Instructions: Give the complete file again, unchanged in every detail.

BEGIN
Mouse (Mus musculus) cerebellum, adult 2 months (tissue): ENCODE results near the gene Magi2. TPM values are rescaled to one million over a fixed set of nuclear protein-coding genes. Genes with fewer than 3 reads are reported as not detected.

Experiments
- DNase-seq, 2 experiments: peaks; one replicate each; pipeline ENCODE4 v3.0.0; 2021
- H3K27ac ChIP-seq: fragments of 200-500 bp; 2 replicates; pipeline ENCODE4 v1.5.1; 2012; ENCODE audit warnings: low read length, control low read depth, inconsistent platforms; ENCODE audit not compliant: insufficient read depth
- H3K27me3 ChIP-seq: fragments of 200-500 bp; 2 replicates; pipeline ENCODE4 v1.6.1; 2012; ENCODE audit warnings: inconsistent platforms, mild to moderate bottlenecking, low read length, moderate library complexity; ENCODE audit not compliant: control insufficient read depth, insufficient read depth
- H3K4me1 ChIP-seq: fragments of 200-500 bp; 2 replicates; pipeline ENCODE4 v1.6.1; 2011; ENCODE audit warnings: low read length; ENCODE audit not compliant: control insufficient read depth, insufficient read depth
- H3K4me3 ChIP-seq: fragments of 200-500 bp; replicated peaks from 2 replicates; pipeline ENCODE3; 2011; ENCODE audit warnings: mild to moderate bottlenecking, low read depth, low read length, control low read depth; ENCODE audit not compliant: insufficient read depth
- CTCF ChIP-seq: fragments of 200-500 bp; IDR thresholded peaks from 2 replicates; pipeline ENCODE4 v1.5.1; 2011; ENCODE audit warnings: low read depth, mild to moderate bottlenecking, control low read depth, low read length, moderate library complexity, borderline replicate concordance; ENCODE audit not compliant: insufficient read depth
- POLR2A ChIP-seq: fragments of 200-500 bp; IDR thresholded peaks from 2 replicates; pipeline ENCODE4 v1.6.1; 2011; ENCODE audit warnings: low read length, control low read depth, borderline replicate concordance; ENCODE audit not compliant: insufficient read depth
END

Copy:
Mouse (Mus musculus) cerebellum, adult 2 months (tissue): ENCODE results near the gene Magi2. TPM values are rescaled to one million over a fixed set of nuclear protein-coding genes. Genes with fewer than 3 reads are reported as not detected.

Experiments
- DNase-seq, 2 experiments: peaks; one replicate each; pipeline ENCODE4 v3.0.0; 2021
- H3K27ac ChIP-seq: fragments of 200-500 bp; 2 replicates; pipeline ENCODE4 v1.5.1; 2012; ENCODE audit warnings: low read length, control low read depth, inconsistent platforms; ENCODE audit not compliant: insufficient read depth
- H3K27me3 ChIP-seq: fragments of 200-500 bp; 2 replicates; pipeline ENCODE4 v1.6.1; 2012; ENCODE audit warnings: inconsistent platforms, mild to moderate bottlenecking, low read length, moderate library complexity; ENCODE audit not compliant: control insufficient read depth, insufficient read depth
- H3K4me1 ChIP-seq: fragments of 200-500 bp; 2 replicates; pipeline ENCODE4 v1.6.1; 2011; ENCODE audit warnings: low read length; ENCODE audit not compliant: control insufficient read depth, insufficient read depth
- H3K4me3 ChIP-seq: fragments of 200-500 bp; replicated peaks from 2 replicates; pipeline ENCODE3; 2011; ENCODE audit warnings: mild to moderate bottlenecking, low read depth, low read length, control low read depth; ENCODE audit not compliant: insufficient read depth
- CTCF ChIP-seq: fragments of 200-500 bp; IDR thresholded peaks from 2 replicates; pipeline ENCODE4 v1.5.1; 2011; ENCODE audit warnings: low read depth, mild to moderate bottlenecking, control low read depth, low read length, moderate library complexity, borderline replicate concordance; ENCODE audit not compliant: insufficient read depth
- POLR2A ChIP-seq: fragments of 200-500 bp; IDR thresholded peaks from 2 replicates; pipeline ENCODE4 v1.6.1; 2011; ENCODE audit warnings: low read length, control low read depth, borderline replicate concordance; ENCODE audit not compliant: insufficient read depth